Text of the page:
Everyone should stand up to injustices like this even if it feels like it’s too late. But I was never called back by the investigators. I left a message telling them about those girls and they never called back. I never heard from them again. In fact, I still to this day don’t have a single piece of paper from the investigators or the school saying that any of this ever took place.
TBL: Did you feel that FSU had sufficient resources (counseling, student services, etc…) to help you? Did you feel you had support on this campus?
AH: I went to counseling about a week after that night. The counselor I spoke with encouraged me to turn him in, but I was really stubborn and scared. I went one more time after that and then I stopped going. I was never checked in on or reached out to, I just held onto it silently for five years and tried to tuck it away somewhere in my brain so that it wasn’t screaming at me every time I stepped out of my house and onto campus. After I turned him in, the school turned everything over to the county investigators. They offered some phone numbers and websites for crisis centers and rape hotlines, but I felt that I had handled it pretty well on my own up to that point, so I never used those resources. I got a few texts and a couple of phone calls from Chief Smith at the beginning of the summer and haven’t heard anything since.
TBL: What would you like to see more of from the university?
AH: I think they should be reaching out to students and educating them on how all of this went down rather than trying to keep it quiet. They should be holding public forums and not only opening their phone lines to students after the fact, but encouraging questions from the students on what has already happened and how things like this can be avoided. Evasive, political responses aren’t enough.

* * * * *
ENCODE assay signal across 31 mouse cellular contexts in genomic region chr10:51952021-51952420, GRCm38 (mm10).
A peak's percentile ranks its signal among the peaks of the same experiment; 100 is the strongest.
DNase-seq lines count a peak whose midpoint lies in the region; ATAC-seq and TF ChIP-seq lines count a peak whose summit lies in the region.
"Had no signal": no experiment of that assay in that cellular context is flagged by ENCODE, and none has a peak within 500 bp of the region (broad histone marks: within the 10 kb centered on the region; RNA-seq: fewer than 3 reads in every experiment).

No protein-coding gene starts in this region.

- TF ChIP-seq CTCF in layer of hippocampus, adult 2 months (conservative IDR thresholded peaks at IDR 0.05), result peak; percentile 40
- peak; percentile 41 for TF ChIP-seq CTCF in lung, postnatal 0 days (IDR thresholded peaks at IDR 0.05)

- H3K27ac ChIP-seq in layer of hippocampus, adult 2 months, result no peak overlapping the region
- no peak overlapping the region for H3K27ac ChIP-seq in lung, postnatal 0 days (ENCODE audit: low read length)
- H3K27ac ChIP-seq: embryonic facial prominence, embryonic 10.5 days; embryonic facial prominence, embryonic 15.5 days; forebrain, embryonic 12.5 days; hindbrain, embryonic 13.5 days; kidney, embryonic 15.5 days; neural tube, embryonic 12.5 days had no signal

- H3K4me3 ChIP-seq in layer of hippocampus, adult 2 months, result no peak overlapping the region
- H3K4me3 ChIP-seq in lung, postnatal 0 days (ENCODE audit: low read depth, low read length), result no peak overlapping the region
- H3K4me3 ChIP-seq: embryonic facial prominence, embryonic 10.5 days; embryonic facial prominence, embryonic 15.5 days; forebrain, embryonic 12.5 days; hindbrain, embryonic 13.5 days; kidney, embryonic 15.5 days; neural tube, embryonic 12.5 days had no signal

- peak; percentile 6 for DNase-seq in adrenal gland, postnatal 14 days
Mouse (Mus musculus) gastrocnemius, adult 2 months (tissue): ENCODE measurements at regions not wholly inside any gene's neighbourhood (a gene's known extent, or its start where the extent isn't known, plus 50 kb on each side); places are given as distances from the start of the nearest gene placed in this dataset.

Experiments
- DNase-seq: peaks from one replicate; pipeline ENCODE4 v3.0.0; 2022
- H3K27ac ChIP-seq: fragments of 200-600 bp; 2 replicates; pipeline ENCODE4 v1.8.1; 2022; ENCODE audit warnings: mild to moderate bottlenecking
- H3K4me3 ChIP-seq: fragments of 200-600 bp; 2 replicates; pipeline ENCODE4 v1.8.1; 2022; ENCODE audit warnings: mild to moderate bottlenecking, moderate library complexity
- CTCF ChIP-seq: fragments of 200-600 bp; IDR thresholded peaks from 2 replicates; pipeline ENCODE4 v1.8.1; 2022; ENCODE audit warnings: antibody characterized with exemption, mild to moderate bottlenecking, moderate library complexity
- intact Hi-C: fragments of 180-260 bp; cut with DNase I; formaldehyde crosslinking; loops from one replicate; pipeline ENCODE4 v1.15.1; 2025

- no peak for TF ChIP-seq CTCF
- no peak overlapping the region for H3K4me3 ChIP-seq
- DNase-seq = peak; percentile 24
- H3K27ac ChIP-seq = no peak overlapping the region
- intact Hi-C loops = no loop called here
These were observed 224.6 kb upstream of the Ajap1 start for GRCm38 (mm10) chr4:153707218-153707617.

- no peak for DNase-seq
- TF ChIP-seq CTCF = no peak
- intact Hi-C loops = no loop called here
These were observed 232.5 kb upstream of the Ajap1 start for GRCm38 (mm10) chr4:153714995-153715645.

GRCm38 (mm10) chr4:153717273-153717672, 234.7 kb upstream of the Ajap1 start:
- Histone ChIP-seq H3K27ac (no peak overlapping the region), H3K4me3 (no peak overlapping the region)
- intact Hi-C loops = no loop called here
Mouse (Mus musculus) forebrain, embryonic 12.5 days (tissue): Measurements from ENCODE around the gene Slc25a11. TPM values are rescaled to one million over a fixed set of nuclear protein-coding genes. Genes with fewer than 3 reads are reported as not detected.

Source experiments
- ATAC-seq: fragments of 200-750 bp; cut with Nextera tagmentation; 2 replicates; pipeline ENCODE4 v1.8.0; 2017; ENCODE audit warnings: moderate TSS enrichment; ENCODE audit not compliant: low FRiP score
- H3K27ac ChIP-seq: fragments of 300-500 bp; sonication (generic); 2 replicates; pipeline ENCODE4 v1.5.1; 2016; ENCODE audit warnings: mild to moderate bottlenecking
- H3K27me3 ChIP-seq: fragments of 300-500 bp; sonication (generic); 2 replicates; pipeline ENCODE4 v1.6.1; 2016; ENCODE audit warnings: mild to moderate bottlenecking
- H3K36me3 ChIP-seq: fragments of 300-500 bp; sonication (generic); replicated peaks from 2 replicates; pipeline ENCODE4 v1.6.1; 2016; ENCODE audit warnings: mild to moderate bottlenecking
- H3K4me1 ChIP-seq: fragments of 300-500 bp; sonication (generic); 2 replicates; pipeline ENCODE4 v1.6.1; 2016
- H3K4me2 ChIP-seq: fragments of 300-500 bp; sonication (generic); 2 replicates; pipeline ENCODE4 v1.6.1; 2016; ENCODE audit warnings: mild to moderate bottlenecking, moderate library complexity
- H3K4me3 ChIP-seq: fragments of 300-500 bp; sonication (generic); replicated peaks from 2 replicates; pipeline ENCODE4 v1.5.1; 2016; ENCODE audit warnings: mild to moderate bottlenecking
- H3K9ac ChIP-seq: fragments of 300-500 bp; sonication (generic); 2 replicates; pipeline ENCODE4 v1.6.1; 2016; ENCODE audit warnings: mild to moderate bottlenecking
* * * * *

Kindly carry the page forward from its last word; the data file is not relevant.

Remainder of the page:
Students have a right to know that even the cops on that campus can hurt them if they aren’t careful, and the school wants to know if they’ve been abused, especially by their staff. We pay for those uniforms and those cars and those guns that in this case were used to bully me into submission.
The administration should be taking every avenue possible to protect their students, and that starts with opening a line of communication, even when it means losing some face. Imagine being a parent and sending your kid off into the world for the first time and feeling like at least there would be this greater entity to watch over them no matter how stupid their kid acted. Then their baby comes home three months later to say they were sexually abused by a police officer.
That administration should be breaking their backs to make sure that no parent has to have a conversation like that ever again. Not on their watch. I hope the administration realizes that these things are never really swept under the rug. They become engrained in what makes a person who they are, so they should be doing the most they can to make sure that that growth is positive.
TBL: Do you have any additional comments?
AH: I just want to really emphasize that the only thing I really regret through all of this is that I waited five long years before I said anything. This thing is so much bigger than me. It’s about all the girls it ever happened to and could happen to. I couldn’t accept or maybe even realize it for five years. I also want to say that I don’t feel the school did enough by letting that officer resign. Even though my original goal was to get him off of that campus, I can’t lie and say I wasn’t disappointed with how gently things unfolded for him.
Unless students step forward and force the school to face what is happening on their campus, the administration doesn’t even have to consider its accountability. Committing to this interview was really hard because all of this is still incredibly difficult to talk about, and I’m just desperately hoping it urges students not to make my mistake and wait, or worse yet, never step forward about injustices like this.
These are our lives, and no one is going to take responsibility for them anymore. We have to stand up for ourselves when we have been wronged, because if I took anything more than a degree away from FSU, it’s that we are really, truly responsible for looking out for ourselves in this life.